The one-night-only movie release was really just a big advertising ploy for the Season 1 HD-DVD set that will be released on November 20, but, you know what? It worked. I was indeed the target audience, and they impressed me. They really seem to be doing the remaster not to "milk the cash cow" (as Jake said), but because they really cared about bringing the show up to more contemporary specs and maybe, just maybe, make the show a bit more accessible to the latest generation of viewers. I know that as soon as I get my set, I plan to introduce my son, Grayson (now age 5) to the show, in the hopes that it will stick. Wish me luck and if I might be allowed a total geek moment:
Live long, and prosper.
Official ST:TOS Re-master Site
Remaster Compendium - with side-by-side shots, broadcast schedules, etc.
Tuesday, November 13, 2007
The site is Glassbooth.org, and they have a great little poll thing that lets you rate issues that are important to you and then see how well your favorites Agree or Disagree with your priorities.
Largest surprise? Dennis Kucinich agrees with 88% of my choices. Plus, his wife's a FLILF, which is, like so totally hot (kudos, Jason Jones). Obama agrees with me 76% of the time. Best of all, there's a "find out why" link that shows you how the candidate in question voted on certain issues and made campaign or debate promises. This is what the internet is for, people...
Saturday, November 10, 2007
We found a replacement car for our dearly departed "Nano" - in Los Angeles. Turns out the car has an interesting history and story, and I just couldn't turn it down.
There's lots of details in this thread over on NorthAmericanMotoring.com, a MINI Cooper site for those that want every detail (ImagoX is my user ID over there in case you were wondering), but in a nutshell, the car we chose to replace the one that was wrecked belonged to a lady named Dawn out in L.A.. Dawn had cancer, and her husband, Larry, bought the car for her as a 40th birthday present, Right after, she got very ill from her condition and really could not drive it. Unfortunately, Dawn died about eight months ago. What's strange though is that Larry decided to finally list the car for sale on the day we wrecked the orange car. Coincidence? I think not...
Long(ish) story short, I flew out to L.A. on Wednesday and spent the next three days driving home. Kara and I decided to name the car "Dawn" after her (yes, we named it - car people are weird, what can I say?) I could have shipped the car back, but I quite honestly wanted to meet Larry and shake his hand, which I did as you can see.
Along the way, I stopped by the VLA in New Mexico, which was over 200 miles out of my way, but was something I've wanted to see for my whole life, so it was worth it:
As well as dealt with a case of pea-soup fog in Oklahoma:
It was really something to drive so far... I was honestly worried that I might be too old for such a long road trip, but it went just fine - thank God for audio books on CD!
Now that I'm home, I really must buckle down and get Book 2 complete!
Tuesday, November 6, 2007
Much of this feeling came from a friend (and former Writeshop member), Jaime Voss, who, using her awesome Social Powers managed to introduce me to a large number of incredibly charming and intelligent people, all of who allowed me to sit at their tables and accompany them to the parties. Going to social engagements of this kind are generally incredibly awkward for me, given my inherent shyness, and going in the company of such wonderful people made the experience so great. Thanks to everyone that let me hang out!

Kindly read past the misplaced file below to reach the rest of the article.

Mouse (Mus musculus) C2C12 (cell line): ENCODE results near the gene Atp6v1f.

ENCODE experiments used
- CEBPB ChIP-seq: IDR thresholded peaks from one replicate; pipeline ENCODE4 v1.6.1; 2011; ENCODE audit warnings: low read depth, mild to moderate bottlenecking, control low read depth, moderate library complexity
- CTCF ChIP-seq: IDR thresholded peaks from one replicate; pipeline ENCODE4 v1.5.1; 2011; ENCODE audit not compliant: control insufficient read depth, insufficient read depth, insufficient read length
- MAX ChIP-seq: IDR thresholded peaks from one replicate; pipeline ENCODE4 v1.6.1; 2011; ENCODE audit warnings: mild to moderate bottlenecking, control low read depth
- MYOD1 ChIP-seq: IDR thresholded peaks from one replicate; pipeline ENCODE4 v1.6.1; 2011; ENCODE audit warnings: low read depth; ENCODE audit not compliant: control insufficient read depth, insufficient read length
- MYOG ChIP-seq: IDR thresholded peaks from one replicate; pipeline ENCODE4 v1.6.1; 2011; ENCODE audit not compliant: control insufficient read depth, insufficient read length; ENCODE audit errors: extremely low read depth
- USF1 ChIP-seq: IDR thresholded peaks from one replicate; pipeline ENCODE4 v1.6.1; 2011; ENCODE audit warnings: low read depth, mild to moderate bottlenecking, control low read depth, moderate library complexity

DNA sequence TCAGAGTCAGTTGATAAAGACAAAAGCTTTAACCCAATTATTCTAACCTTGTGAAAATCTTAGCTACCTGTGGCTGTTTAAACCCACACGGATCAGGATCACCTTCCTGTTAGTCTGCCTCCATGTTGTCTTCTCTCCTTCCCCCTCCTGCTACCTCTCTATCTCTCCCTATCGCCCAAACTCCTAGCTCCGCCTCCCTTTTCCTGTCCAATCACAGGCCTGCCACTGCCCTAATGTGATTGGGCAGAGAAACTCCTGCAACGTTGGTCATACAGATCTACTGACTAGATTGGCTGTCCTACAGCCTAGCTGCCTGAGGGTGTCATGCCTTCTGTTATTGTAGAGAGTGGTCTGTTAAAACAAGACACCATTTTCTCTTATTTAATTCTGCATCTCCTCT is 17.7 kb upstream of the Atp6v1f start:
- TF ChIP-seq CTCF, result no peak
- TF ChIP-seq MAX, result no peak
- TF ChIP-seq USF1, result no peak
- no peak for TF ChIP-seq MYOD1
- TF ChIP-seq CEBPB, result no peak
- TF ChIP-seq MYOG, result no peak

I can't easily describe how flat-out cool it is to spend a chunk of time in the presence of not only Sci-Fi and Fantasy fans but also with writers of the genre. They, quite simply, "get it". For instance, at one point, I found myself in the midst of a conversation about the depth of the story in the Pixar film "Ratatouille", and the commentary that it makes on the challenges and rewards of being an artist... it was, in a word, awesome. The next day, I happily geeked out with a new friend, John Hay, who agreed with me that, as good as the recent adaptation of CASINO ROYALLE was (it's the best Bond film since From Russia With Love, if not the best Bond film ever, IMHO), a straight-up adaptation of Ian Flemming's original James Bond books, done as proper historic, Cold War re-tellings and not modern movies would be best. Finally - someone that agrees with me!
Again, thanks to everyone that let me go with them to breakfast, talked to me in the hallways, sat beside me in panel discussions and had drinks with me in the stiflingly-hot room parties - your attention was noticed and very much appreciated, and I can't wait to see you all again next year (hopefully sooner)!
PROGRESS REPORT: Blood Magic Book 2: Nights of Sin is still chugging along, only slightly delayed by my recent car crash drama and the massive distractions of WFC. I began Chapter 22 yesterday and worked on it again this morning. The climax is unrolling right before my startled eyes, and, as is par for the course, the characters are already doing things that I don't expect. The body count is rising... Kirin is more tempted than ever to use the power that she swore she'd never employ again... the final enemy is about to be revealed... Good stuff, and I hope you find it as startling as I do. I can't wait to get it done and into Paula's hands.